Ubisoft CEO Yves Guillemot held a video Q&A this week to try and reassure developers about the company’s controversial new push behind NFTs, according to multiple sources who were in attendance. But they said his answers were vague and leaned on buzzwords like “metaverse” and “web 3.0,” leaving some as disheartened by the company’s latest PR disaster as before.
The meeting, which sources said wasn’t yet scheduled when the week started, came after the official reveal of Ubisoft’s new blockchain-based technology called Quartz was widely mocked online, with a video showcasing it receiving over 40,000 downvotes on YouTube. Kotaku previously reported that developers at the company were critical of the rollout as well, with an internal announcement exploding in hundreds of comments that ranged from skeptical to dismissive.
The initiative kicked off with three cosmetic NFTs in Ghost Recon Breakpoint, including one that required players to have logged over 600 hours in-game to redeem. Axios reported earlier this week that players have already started at least trying to resell the tokens on third-party platforms, for amounts that wishfully range from hundreds of dollars to the hundreds of thousands.
Inside the Ubisoft Paris studio, which makes Breakpoint, some developers are worried about a game they spent years rehabilitating after a disastrous 2019 launch having its reputation dragged back through the mud just so the company can stake its claim on the latest speculative tech fad. Indeed, according to a recent Ubisoft community report reviewed by Kotaku, the announcement of Quartz led to an unprecedented negative swing in player sentiment about the live-service open-world shooter.
And so earlier this week Guillemot parachuted into a Q&A with developers at the Paris studio, an action which sources told Kotaku he did not even undertake last summer, when the company was completely upended by widespread allegations of sexual misconduct. According to them, the Ubisoft co-founder said the backlash to the Quartz announcement was expected, and likened it to initial public outcry over previous new developments in the games industry like DLC, microtransactions, and loot boxes. The implication seemed to be that NFTs would become similarly accepted over time. Some employees were concerned by the comparison since even Ubisoft’s own microtransactions, like XP boosters, still regularly draw scrutiny from players.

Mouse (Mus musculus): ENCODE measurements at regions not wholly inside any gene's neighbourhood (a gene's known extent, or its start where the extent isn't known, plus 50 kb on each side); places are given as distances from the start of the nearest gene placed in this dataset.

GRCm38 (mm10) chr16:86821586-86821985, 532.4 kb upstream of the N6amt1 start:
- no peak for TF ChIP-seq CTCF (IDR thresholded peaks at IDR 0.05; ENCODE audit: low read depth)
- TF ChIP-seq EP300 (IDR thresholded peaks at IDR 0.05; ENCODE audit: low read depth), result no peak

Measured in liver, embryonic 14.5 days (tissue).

When Guillemot was pressed for details about what new types of gameplay NFTs and blockchain technology would make possible, sources told Kotaku the CEO didn’t really provide any. Instead he spoke more broadly about how concepts like the metaverse would allow players to build and sell virtual houses, and have agency in the game creation process itself.
Sources said Guillemot also frequently referenced Roblox, the gaming / social media platform hybrid recently valued at over $45 billion. But it wasn’t clear to them which aspects of Roblox’s wild success would become more easily attainable through Quartz. They were also concerned about Guillemot’s apparent enthusiasm for a gaming model which recent investigations by YouTube documentary group People Make Games have revealed to be built on player exploitation and shoddy regulation, leading to unsafe online communities.
In addition to concerns about the impact of blockchain technology on the environment and NFTs’ reputation for being pyramid schemes, some Ubisoft developers are also worried about how the integration of the technology will impact game development. The scope of many existing Ubisoft games already leads to lots of crunch and cut features, and adding yet another type of microtransaction economy that needs to be managed could siphon away even more resources.
“I’m here to make games and promote fun and entertainment,” one current developer told Kotaku. “And I don’t see how this is going in that direction, it’s just another way to milk money.”
However those trade-offs shake out, sources said Guillemot made one thing very clear: Ghost Recon’s NFTs are just the beginning. Ubisoft currently has many more plans, and much broader ones, for pushing blockchain technology into its other games in the future.
A spokesperson for Ubisoft declined to comment.